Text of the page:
Partnership To Transform Africa’s Digital Footprint, Connect One Billion People To The Internet

Published 1 month ago
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The Partnership for Digital Access in Africa (PDAA) was launched recently in Washington, D.C. in the United States, following President Joe Biden’s 2022 launch of a new initiative, Digital Transformation with Africa (DTA) and Vice President Kamala Harris’ recent Call to Action.

“Only 40% of Africans are currently connected to the internet versus 68% globally,” says PDAA Interim-CEO Ibrahima Guimba-Saïdou.

“With respect to women and girls, the goal is to increase connectivity from 30% to 80%. I am confident that PDAA, in collaboration with our partners, will dynamically transform Africa’s digital footprint.”


The partnership brings together private and public sector leaders like the World Bank Group, M-KOPA, Nokia, Smart Africa, African Leadership Group, LifeHikes, America’s Frontier Fund (AFF), and SpaceX, alongside influential champions like former President of Liberia and Nobel Peace Prize winner, Ellen Johnson Sirleaf, and NBA superstar, philanthropist and entrepreneur, Shaquille O’Neal.

Collectively, these partners are helping PDAA realize its mission to double the number of people connected to the internet in Africa, from the current 500 million to a targeted one billion people by 2030 and three core objectives, including:

  • Expand affordable internet and broadband services: To make the highest performance and lowest cost broadband available to as many Africans as possible;
  • Lower device cost: To improve accessibility by making such accessibility to internet-enabled devices (smartphones) and digital technology more affordable throughout Africa; and
  • Enhance digital skills: To assist in the upskilling of millions of Africans with the necessary capacity to more effectively and efficiently use digital technology.

This announcement comes as President Biden and First Lady Jill Biden hosted President William Ruto and First Lady Rachel Ruto of Kenya for a state visit at the White House, last week. The visit marked the 60th anniversary of U.S.-Kenya diplomatic relations and reinforced the strategic partnership between the two nations. It also represented the first state visit by an African leader since 2008.

“President and First Lady Ruto’s visit marks a historic moment in our shared journey towards digital accessibility and affordability. Concurrently, the launch of PDAA is not only timely but crucial, to ensure that we harness the power of digital innovation for the betterment of all Africans – especially women and girls – across the continent,” said PDAA Co-Chair, Sirleaf.


“In this era of rapid technological advancement, this initiative stands as a beacon of our commitment to inclusive growth for our people. Its importance to achieving our overarching goal of gender parity, including in digital access, further motivates our involvement and participation in the PDAA.”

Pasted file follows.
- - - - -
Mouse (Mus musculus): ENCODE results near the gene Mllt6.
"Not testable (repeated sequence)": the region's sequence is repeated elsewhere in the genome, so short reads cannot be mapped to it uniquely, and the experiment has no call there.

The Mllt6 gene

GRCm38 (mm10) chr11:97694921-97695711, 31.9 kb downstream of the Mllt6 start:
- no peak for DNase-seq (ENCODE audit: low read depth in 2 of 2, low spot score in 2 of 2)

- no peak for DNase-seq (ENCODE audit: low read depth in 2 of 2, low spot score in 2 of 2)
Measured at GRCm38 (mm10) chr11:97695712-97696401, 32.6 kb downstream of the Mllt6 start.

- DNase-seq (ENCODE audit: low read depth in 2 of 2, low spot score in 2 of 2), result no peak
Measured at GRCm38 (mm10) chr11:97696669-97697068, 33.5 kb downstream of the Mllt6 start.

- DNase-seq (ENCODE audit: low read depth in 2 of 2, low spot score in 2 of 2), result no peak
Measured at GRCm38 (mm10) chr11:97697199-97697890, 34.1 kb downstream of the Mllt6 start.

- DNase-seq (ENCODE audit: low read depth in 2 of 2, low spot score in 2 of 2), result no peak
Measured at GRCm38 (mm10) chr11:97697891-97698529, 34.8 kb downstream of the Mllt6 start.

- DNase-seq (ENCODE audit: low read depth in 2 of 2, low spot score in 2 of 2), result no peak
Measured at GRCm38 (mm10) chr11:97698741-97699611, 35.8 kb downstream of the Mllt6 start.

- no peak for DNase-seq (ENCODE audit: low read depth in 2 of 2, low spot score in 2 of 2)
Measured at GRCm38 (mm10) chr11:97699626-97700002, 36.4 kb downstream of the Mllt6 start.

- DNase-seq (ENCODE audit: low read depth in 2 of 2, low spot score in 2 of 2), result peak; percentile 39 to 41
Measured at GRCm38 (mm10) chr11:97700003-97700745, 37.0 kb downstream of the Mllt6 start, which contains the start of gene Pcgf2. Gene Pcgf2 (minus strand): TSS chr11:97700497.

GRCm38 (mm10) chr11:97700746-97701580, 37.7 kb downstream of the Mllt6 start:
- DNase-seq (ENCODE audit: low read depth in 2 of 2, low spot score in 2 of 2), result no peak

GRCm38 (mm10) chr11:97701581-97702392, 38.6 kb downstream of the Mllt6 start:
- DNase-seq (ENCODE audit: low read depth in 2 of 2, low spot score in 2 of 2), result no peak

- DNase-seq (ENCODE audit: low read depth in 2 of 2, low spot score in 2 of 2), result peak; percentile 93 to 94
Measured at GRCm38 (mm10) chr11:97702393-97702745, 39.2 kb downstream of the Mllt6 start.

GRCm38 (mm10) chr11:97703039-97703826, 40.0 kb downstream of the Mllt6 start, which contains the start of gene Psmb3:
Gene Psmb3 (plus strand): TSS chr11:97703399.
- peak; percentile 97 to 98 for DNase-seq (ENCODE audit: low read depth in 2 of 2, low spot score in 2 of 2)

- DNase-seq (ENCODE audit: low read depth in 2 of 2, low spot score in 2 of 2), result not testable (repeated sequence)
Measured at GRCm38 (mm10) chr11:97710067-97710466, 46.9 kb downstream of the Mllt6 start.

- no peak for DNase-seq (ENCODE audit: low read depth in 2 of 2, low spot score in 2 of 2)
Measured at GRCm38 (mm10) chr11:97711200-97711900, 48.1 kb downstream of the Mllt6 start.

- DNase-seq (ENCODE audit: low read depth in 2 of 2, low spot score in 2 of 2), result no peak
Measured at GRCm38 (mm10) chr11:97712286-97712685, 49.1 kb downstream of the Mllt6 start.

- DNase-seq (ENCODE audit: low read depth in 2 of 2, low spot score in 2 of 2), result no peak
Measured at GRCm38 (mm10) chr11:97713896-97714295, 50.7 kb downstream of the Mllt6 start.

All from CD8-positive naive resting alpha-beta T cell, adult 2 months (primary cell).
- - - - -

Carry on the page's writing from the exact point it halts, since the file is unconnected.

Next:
The economic implications of this endeavor are significant. The results are likely to increase the potential to mobilize hundreds of billions of dollars into the annual GDPs of African nations. Along with its enormous potential, achieving this could place Africa at the forefront of global competition, commerce, and inclusive development.

For women and girls in Africa, the disparity —and the opportunity— is even more critical as current data confirms that only two women are connected to the internet for every three men. There has been no improvement in the ratio of women to men utilizing the internet across the African continent over a three-year period.

In Africa, this digital divide has far-reaching implications, affecting access to vital government services, educational opportunities, healthcare, public information, and entrepreneurial prospects for hundreds of millions of people. The lack of affordable access to the internet effectively blocks the gateway to a brighter future for many Africans.


At the same time, many companies throughout the world understand the commercial potential of increasing access to more users and providing affordable connectivity services to the burgeoning market in Africa. With a projected population of almost 1.7 billion people and projected spending of almost seven trillion U.S. dollars by 2030, Africa’s growth trajectory is remarkably upward-looking.

To that end, across all of its initiatives and with all its partners, PDAA will focus on ensuring gender parity and equity in digital access and connection to the internet.

Increasing the number of women and girls connected and using the internet is crucial to providing them with opportunities for education, employment, entrepreneurship, and social and political participation, but it also can allow them to acquire new skills, address health disparities, and improve the overall quality of life – both for themselves and their families.

PDAA’s collaborative efforts represent an unprecedented opportunity to work with Africa’s leaders to empower the people in Africa, reduce disparities, unlock the continent’s boundless potential, and help reach President Biden’s promise of a Digital Transformation with Africa.


The rapid development of full digital capacity holds more than a promise for economic growth and job creation; its potential to improve gender equity, healthcare, increased trade among African countries and their global partners, food security, climate action, and cultural advancements is significant, both for the people in Africa and the world.

The time is now. Through partnerships like PDAA, we can break down barriers, bridge divides, and pave the way for a brighter and more prosperous future for Africa and the world.

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